Lehane tells his stories in a quick paced manner, while also adding some meandering for good measure. Sure to impress some readers, the narrative moves along at a steady pace and provides the reader with something they can follow with ease. Great characters and some well-placed plot twists keeps the reader from getting too comfortable, as things prove highly intense by the latter half of the novel. With more to come, I am eager to discover Lehane’s plan for both the series and Raymond Ambler’s personal situation. I suppose I will have to wait a but but hopefully not too long.

Kudos, Mr. Lehane, for keeping me guessing throughout this one! I cannot wait to see what you have coming next.

Next in Line (William Warwick #5) , by Jeffrey Archer

Eight stars

Always eager to get my hands on anything by Jeffrey Archer, I devoured the latest book in the William Warwick series. Archer has Warwick offer more insight into the wonders of British policing in the late 1980s, climbing the ranks on his way to the ultimate promotion. Warwick has his hands full with this one, showing how versatile he can be, alongside his team, as they face some of their most daunting work to date. Archer proves that he’s got many ideas to share and I hope he’s able to finish this series before laying down his pen.

It’s 1988 and Britain is in the middle of their love affair with Diana, the People’s Princess. While many in the Royal Family prefer to keep a low profile, Diana attracts the flashbulb like none before her. This nothing new, but something is on the horizon, lowing the tabloids to feast on all the crumbs tossed their way.

With all the hype, Scotland Yard and the Met will have to ensure they are ready for the heightened security issues that await them as they guard Diana’s every move. While the Royal Protection Command is tasked with keeping the royals safe, there appear to be some issues, which could prove disastrous. Detective Chief Inspector William Warwick brings his team along to investigate the Command, trying to root out those bad apples who are more concerned with padding their pockets than jumping in front of a bullet.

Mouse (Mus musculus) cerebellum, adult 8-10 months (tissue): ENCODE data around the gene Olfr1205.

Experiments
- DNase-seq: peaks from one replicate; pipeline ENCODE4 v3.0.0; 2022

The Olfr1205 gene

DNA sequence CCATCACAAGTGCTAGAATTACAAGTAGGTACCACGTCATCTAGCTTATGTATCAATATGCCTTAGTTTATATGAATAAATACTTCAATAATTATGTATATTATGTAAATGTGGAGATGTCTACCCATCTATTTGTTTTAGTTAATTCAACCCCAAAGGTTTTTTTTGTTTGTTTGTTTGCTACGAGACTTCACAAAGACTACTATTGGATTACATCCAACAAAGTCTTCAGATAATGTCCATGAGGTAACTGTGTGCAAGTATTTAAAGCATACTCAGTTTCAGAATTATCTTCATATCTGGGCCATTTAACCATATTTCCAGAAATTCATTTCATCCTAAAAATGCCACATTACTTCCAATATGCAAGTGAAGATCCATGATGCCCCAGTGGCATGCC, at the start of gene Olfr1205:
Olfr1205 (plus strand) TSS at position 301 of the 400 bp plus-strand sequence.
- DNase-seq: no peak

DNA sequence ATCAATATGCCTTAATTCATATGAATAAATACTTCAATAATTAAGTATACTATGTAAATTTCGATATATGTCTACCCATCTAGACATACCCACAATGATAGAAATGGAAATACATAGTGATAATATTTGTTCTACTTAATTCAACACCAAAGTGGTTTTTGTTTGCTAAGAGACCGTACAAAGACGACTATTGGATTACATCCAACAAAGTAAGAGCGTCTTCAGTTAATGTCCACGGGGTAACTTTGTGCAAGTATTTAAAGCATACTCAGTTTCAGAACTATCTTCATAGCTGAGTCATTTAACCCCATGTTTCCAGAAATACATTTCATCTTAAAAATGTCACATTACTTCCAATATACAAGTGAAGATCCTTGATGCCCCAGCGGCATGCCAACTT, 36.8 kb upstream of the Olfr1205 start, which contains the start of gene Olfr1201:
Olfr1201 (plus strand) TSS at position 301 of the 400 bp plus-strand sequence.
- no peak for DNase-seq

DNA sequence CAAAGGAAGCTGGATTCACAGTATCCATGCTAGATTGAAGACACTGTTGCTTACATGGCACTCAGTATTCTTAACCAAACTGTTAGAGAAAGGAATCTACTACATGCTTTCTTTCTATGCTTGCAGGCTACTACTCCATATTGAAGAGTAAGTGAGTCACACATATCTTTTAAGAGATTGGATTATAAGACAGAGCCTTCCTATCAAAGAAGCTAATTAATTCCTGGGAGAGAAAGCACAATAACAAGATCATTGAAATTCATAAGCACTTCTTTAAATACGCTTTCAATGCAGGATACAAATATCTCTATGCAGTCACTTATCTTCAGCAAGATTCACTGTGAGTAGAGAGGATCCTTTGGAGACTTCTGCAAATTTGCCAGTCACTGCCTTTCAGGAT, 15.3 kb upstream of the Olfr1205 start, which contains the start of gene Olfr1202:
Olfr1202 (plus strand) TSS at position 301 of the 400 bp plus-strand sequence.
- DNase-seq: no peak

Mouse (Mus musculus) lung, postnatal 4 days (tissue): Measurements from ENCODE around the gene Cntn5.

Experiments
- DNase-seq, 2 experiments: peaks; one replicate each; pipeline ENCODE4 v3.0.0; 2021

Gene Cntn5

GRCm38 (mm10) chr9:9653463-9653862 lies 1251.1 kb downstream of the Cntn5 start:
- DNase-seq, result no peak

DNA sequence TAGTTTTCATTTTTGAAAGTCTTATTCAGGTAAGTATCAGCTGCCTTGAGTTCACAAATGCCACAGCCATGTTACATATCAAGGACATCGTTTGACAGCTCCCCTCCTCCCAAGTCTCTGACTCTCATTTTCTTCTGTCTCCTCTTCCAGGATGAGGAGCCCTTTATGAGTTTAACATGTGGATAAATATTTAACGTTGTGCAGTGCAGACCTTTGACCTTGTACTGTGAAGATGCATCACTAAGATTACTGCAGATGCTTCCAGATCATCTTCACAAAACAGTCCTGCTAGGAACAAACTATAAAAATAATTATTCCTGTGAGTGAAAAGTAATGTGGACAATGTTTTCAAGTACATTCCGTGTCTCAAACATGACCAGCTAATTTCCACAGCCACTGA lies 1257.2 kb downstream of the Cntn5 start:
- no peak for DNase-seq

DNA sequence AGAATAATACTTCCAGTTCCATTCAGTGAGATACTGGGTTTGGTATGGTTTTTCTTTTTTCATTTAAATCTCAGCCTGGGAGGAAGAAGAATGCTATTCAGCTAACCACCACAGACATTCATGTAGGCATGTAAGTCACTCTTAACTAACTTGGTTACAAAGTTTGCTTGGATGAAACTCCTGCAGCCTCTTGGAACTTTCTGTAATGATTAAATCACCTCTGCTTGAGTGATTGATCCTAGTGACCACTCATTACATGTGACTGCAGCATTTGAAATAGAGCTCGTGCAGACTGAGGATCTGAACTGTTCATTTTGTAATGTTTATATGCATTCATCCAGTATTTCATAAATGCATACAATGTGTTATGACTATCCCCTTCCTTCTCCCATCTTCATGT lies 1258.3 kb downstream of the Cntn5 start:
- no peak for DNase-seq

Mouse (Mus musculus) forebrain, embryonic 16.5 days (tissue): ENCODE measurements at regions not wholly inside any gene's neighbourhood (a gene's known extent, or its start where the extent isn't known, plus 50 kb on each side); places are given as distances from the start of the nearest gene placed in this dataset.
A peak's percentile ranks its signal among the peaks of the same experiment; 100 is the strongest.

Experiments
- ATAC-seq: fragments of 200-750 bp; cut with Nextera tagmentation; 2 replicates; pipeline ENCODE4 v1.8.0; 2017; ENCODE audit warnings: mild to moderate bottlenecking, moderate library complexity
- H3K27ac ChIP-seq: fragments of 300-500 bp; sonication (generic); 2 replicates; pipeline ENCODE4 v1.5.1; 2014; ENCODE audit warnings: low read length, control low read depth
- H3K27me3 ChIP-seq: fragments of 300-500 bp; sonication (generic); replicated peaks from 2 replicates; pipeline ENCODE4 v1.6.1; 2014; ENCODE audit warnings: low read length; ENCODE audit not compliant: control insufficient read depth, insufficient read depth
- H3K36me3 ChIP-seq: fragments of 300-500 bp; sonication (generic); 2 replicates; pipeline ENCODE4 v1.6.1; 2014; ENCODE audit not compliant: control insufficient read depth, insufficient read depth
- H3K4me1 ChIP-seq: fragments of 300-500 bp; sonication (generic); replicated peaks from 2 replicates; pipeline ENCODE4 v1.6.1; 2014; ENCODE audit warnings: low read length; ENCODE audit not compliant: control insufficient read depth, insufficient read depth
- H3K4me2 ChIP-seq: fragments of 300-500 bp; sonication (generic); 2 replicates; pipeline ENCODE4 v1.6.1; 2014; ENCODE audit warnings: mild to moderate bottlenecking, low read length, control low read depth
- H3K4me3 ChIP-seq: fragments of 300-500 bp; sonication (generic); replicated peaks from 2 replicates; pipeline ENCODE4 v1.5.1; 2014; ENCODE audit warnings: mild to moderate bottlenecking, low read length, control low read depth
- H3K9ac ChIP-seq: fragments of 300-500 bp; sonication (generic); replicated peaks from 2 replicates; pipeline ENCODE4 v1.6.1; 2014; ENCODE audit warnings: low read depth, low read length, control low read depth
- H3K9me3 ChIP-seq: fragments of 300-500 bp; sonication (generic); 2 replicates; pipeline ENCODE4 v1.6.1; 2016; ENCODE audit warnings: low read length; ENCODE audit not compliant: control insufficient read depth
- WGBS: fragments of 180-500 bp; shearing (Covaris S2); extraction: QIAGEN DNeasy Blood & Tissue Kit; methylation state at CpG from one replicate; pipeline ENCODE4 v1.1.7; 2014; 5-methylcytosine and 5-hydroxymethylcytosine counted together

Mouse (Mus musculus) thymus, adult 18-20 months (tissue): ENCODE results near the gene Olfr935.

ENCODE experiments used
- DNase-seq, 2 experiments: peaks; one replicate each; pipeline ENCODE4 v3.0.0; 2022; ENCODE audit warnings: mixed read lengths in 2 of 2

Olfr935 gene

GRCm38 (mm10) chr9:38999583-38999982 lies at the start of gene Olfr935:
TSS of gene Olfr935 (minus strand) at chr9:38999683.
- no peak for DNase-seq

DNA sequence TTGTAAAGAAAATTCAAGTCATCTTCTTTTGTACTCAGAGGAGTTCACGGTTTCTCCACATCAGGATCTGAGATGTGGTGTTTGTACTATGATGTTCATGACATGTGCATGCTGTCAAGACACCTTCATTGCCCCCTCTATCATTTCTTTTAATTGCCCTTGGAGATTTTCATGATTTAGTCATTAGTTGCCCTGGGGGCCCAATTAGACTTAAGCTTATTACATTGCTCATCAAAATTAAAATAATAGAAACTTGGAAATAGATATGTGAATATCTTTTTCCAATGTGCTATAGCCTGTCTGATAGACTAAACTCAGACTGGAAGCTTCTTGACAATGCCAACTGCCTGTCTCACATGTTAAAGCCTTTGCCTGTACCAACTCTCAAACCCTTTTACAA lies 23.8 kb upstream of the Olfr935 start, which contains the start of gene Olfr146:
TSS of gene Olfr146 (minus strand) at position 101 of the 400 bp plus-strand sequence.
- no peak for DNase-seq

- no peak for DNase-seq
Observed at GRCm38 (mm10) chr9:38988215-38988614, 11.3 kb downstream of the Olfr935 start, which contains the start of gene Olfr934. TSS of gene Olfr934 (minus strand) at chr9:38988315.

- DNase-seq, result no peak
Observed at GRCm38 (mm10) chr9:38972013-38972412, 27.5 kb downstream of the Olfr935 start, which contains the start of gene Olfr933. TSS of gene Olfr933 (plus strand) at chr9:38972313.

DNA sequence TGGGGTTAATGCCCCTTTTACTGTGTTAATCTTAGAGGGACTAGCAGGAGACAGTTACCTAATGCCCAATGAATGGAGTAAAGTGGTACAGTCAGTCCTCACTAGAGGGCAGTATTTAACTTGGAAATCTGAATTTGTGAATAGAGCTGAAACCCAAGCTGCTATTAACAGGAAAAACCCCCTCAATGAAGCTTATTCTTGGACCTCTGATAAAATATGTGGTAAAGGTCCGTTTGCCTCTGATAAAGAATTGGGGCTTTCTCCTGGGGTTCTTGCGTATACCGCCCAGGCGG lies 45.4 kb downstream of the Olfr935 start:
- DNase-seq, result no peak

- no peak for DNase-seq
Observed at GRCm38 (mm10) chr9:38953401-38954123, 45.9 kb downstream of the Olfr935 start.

While Warwick sends one of his most trusted detectives to protect Diana, there’s much to be done to keep the peace. As Diana rushes all over with her newest paramour, someone is planning something that could turn Britain, and the world, on its head. Trying to keep the peace so the general public is unaware, Warwick will have to diffuse the plot before things get out of hand.

All the while, one of Warwick’s old nemeses is working through some legal issues all his own, wrestling for control as he seeks to get the upper hand on Scotland Yard. However, there are many others who have equally conniving plans that could stymie an open and shut case, leaving many to wonder what the future holds. With a handful of other Warwicks and a few retuning faces, Archer dazzles in this latest story that advances the plot and heads towards the ultimate finale.

I have long admired the work of Jeffrey Archer, which mixes an intensity alongside something highly entertaining. This series, which has a unique angle known well to those who loved Archer’s Clifton Chronicles collection, never ceases to amaze me and keeps things speeding along with strong plot, sensational storytelling, and a cast of characters who use actual historical events as a great backdrop to deepen their own presence. I can only hope there is enough time to get this series to its ultimate ending, which I know will be worth the wait.

Archer knows storytelling and has pulled me in on many an occasion with his flights of fancy and historical perspectives. A strong narrative guides the reader throughout a great deal in short order, never stopping long enough for the reader to catch their proverbial breath. A cast of characters that improves and deepens with each passing book offers the reader something they can enjoy, complaining progress and recession throughout the novels. A set of well-honed plot lines keeps the story electric and provides some forks in the narrative progression, keeping the reader on the edge of their seats throughout. I can only hope the intensity continues as the book continues, rocketing towards the ending Archer has in mind.